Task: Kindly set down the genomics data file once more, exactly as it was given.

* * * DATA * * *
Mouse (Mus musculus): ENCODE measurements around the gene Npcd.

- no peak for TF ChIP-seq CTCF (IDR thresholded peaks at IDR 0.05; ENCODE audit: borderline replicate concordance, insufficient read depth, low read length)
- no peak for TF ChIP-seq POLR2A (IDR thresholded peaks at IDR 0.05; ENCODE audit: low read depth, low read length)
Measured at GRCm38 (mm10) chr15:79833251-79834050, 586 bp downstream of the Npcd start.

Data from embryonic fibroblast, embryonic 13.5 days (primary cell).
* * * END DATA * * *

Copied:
Mouse (Mus musculus): ENCODE measurements around the gene Npcd.

- no peak for TF ChIP-seq CTCF (IDR thresholded peaks at IDR 0.05; ENCODE audit: borderline replicate concordance, insufficient read depth, low read length)
- no peak for TF ChIP-seq POLR2A (IDR thresholded peaks at IDR 0.05; ENCODE audit: low read depth, low read length)
Measured at GRCm38 (mm10) chr15:79833251-79834050, 586 bp downstream of the Npcd start.

Data from embryonic fibroblast, embryonic 13.5 days (primary cell).